Part of the joy of being a museum curator is working with amazing objects and their stories. In recent months this work has been focused on helping to develop an upcoming exhibition on the history of horses and humans in Australia. The National Museum of Australia has a rich collection of horse-related objects. It includes the iconic Phar Lap’s heart, the Junius Cup (the earliest known Australian made racing trophy) and an enormous wool wagon, as well as, smaller everyday objects such as children’s toys like rocking horses and toy horses hand-crafted from wire.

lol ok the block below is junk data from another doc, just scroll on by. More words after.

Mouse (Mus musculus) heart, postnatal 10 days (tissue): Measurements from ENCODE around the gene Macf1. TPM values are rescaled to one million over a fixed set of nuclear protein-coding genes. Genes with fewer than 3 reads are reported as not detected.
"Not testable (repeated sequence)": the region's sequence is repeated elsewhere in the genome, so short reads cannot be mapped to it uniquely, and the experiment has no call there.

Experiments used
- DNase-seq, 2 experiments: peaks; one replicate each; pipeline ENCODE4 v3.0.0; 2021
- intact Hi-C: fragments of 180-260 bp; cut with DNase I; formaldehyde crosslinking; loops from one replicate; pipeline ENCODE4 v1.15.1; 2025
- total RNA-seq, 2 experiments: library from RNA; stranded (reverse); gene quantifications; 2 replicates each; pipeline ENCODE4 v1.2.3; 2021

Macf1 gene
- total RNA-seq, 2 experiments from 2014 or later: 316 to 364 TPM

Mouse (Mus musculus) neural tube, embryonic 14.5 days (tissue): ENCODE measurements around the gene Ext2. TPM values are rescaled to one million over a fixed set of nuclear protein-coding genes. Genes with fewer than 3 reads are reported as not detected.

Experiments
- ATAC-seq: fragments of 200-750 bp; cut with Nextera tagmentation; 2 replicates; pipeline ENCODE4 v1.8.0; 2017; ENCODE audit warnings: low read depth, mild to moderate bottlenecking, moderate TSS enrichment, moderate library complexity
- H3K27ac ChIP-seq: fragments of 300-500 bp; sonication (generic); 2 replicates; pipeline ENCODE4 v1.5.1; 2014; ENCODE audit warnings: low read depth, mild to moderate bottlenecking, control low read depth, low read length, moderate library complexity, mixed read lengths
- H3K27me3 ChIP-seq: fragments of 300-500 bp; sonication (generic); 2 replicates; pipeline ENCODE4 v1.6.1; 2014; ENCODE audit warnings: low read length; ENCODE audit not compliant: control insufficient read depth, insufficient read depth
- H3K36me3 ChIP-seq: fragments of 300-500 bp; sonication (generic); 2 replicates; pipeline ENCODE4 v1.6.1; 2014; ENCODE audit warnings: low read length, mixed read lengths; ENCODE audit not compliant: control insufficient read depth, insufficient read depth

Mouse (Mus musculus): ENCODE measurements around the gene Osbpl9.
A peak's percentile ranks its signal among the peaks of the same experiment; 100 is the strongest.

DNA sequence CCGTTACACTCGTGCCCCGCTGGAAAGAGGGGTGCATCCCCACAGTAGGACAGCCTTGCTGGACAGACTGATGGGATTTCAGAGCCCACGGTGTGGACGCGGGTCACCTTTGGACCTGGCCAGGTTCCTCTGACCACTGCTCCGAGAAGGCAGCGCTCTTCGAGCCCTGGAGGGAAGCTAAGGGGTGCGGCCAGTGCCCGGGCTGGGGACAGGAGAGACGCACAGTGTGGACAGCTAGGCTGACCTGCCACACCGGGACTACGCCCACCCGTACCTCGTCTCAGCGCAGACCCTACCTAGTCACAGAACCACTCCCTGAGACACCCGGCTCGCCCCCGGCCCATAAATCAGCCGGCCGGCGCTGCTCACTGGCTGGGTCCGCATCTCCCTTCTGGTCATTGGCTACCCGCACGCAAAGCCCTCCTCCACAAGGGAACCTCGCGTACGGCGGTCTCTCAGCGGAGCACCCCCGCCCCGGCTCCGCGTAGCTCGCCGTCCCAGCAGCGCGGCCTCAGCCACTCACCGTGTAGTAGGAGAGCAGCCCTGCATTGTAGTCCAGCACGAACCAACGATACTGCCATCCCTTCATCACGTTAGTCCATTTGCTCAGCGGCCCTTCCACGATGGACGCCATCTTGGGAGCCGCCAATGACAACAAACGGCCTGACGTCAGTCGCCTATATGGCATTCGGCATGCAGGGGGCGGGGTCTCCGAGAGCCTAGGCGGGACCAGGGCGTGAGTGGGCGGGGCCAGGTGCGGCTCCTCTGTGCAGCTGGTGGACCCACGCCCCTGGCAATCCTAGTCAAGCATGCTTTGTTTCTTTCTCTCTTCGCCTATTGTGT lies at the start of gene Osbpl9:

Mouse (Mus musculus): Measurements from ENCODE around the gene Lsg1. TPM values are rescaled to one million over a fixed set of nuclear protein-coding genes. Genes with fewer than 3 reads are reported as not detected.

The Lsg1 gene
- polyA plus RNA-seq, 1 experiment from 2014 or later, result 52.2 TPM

The story of Nelson the Newfoundland’s collar is a classic tale of Melbourne in the late nineteenth century – dog rescues cab driver from drowning in Swanston Street.
Walking in central Melbourne when storm clouds gathered was a risky business – dozens of people were killed or injured in torrents of stormwater that rushed down city streets laid over ancient watercourses leading to the River Yarra. But recovering the story of Nelson’s heroic rescue has turned out to be a quintessentially twenty first century tale.